""No" is one of the most character-building words in the English language. Say it often, and mean it. "

Miserable Meal Times


Our son makes mealtime miserable by yelling, complaining, and making a huge production out of eating what we serve. He also whines, begs, and screams about wanting us to "help him" eat his dinner - aka he wants us to feed him (he's 5.5 years old). How do we stop this behavior?


Stop feeding him.

I nearly ended my answer there, but realize that I might be accused of advocating neglect, which I most certainly am not. However, your son makes a "huge production out of eating" because he's not had to suffer any consequences for doing so. Now, I don't have a lot to go on, but my educated guess is that you're probably cajoling, reasoning, pleading, etc., with your son to stop his behavior without any luck at all. I also bet that every mealtime, you can barely choke down your own food because your son has the entire family in an uproar.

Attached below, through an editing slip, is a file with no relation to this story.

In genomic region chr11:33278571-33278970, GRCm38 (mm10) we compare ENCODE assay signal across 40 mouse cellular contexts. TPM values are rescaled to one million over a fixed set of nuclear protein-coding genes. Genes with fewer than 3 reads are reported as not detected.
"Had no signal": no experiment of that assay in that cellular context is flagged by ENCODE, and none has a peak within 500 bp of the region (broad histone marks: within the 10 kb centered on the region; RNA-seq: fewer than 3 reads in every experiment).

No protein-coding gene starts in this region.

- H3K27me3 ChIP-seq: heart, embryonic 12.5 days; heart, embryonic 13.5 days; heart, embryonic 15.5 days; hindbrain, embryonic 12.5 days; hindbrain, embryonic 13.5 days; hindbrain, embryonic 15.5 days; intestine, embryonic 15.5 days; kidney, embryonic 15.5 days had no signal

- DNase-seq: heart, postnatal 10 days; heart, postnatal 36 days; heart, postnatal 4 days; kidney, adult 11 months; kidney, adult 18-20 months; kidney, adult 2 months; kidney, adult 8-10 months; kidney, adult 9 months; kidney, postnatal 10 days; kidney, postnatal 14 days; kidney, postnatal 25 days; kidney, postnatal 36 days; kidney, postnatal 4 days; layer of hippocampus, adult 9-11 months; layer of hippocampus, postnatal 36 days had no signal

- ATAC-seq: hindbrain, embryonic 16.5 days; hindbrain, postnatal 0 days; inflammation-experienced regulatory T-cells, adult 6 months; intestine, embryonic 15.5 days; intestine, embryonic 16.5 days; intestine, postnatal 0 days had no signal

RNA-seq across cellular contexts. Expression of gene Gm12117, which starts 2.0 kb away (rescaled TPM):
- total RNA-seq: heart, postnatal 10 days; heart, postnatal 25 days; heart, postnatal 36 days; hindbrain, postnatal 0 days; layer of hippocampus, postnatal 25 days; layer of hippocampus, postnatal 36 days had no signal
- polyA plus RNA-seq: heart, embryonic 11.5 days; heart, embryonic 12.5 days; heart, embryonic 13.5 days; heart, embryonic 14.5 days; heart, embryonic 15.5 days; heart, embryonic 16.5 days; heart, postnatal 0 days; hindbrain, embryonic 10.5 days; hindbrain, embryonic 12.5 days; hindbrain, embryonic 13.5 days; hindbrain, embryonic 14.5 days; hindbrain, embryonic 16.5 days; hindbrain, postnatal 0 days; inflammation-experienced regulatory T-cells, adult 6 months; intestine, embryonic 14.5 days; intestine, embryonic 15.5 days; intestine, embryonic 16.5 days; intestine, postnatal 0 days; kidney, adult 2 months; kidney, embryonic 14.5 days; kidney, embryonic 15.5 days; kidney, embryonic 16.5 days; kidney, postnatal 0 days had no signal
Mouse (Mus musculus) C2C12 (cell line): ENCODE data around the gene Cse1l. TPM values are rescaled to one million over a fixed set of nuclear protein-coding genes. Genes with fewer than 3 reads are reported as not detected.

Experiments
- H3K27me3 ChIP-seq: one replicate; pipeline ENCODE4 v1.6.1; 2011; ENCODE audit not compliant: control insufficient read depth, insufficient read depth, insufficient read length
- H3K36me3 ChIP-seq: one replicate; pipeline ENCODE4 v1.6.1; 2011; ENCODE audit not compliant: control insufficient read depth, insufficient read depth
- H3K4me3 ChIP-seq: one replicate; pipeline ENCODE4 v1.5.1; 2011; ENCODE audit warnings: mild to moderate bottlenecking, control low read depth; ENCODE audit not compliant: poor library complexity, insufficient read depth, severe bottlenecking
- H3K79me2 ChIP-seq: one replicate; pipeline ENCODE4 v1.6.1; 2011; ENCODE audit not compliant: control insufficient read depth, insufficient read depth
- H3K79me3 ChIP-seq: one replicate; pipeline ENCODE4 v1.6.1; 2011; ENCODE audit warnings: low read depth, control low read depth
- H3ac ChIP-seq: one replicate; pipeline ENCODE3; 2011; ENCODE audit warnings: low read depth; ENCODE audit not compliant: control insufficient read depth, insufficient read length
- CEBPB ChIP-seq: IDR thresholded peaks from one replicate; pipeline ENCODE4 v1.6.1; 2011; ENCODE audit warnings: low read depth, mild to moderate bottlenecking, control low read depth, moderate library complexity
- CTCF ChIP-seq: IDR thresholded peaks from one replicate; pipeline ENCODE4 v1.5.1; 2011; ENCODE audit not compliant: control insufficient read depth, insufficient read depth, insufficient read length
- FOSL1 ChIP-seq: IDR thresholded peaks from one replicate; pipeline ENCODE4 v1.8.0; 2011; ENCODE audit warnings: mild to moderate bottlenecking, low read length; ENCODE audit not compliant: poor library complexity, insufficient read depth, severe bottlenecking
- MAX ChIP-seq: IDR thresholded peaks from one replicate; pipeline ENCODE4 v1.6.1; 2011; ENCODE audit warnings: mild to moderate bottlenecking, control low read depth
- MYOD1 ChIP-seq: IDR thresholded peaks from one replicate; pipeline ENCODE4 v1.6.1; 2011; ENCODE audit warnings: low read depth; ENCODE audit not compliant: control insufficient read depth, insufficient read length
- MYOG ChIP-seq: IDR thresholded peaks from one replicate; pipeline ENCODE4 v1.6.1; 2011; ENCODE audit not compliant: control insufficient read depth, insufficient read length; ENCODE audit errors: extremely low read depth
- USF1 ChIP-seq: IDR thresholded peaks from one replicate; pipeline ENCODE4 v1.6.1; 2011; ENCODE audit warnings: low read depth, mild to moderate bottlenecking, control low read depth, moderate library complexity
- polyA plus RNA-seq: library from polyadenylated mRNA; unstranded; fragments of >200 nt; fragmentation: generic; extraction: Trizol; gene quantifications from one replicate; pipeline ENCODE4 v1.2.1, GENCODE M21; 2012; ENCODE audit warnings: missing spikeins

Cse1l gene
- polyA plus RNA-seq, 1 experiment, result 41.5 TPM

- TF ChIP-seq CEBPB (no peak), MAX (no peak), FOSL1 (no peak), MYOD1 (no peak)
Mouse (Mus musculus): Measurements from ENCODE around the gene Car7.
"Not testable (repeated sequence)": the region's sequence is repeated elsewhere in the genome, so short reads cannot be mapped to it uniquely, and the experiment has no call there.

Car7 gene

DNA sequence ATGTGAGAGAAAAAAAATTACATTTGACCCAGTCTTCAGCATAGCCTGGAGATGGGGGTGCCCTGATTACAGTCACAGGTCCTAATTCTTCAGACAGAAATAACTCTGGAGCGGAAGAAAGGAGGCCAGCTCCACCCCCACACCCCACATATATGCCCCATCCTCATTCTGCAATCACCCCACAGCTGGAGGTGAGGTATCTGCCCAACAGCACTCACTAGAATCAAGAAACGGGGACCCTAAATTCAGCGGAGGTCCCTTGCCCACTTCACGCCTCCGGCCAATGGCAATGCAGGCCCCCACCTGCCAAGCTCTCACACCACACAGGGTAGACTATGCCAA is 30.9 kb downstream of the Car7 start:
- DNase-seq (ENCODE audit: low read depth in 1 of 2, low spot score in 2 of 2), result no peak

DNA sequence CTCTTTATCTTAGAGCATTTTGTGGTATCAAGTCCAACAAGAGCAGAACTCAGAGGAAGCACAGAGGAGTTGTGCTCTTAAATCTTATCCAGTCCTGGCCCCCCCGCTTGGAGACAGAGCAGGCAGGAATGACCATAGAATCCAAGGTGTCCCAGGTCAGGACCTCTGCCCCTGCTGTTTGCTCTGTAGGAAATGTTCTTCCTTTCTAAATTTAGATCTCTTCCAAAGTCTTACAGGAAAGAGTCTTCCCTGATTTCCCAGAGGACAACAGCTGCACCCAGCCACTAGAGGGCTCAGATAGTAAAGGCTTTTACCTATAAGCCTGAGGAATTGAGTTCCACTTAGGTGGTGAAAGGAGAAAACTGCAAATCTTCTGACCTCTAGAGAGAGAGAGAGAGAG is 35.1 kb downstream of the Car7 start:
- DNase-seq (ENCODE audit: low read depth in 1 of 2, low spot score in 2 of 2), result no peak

So I stick by my first answer: stop feeding him dinner when you eat. If he was my son, I would make dinner early, put a literal teaspoon of everything you'll be serving on a plate, and call him to the table to eat by himself. Tell him that since he can't manage to behave himself at the table with the rest of the family, he'll be eating by himself early.

Then plop the plate down and walk away. I guarantee that he'll start the same nonsense as before, in which case, you ignore him entirely. Set the timer for 10 minutes, then check on him. If he's managed to eat everything on his plate, he may have seconds of anything that was served. If he has not--and I suspect he will not eat and will probably even throw the plate on the floor--then he's excused and put directly to bed, lights out.

Keep this course and he will probably shape up soon. When he starts behaving himself at the table solo, he can be given a chance to sit and eat with the rest of the family. And if he ends up missing a few meals, he won't starve. Going to bed early and a little hungry a couple of nights won't hurt him at all.

Let me know how it goes, and hang in there!

Sarah Hamaker, Certified Leadership Parenting Coach
Author of Ending Sibling Rivalry

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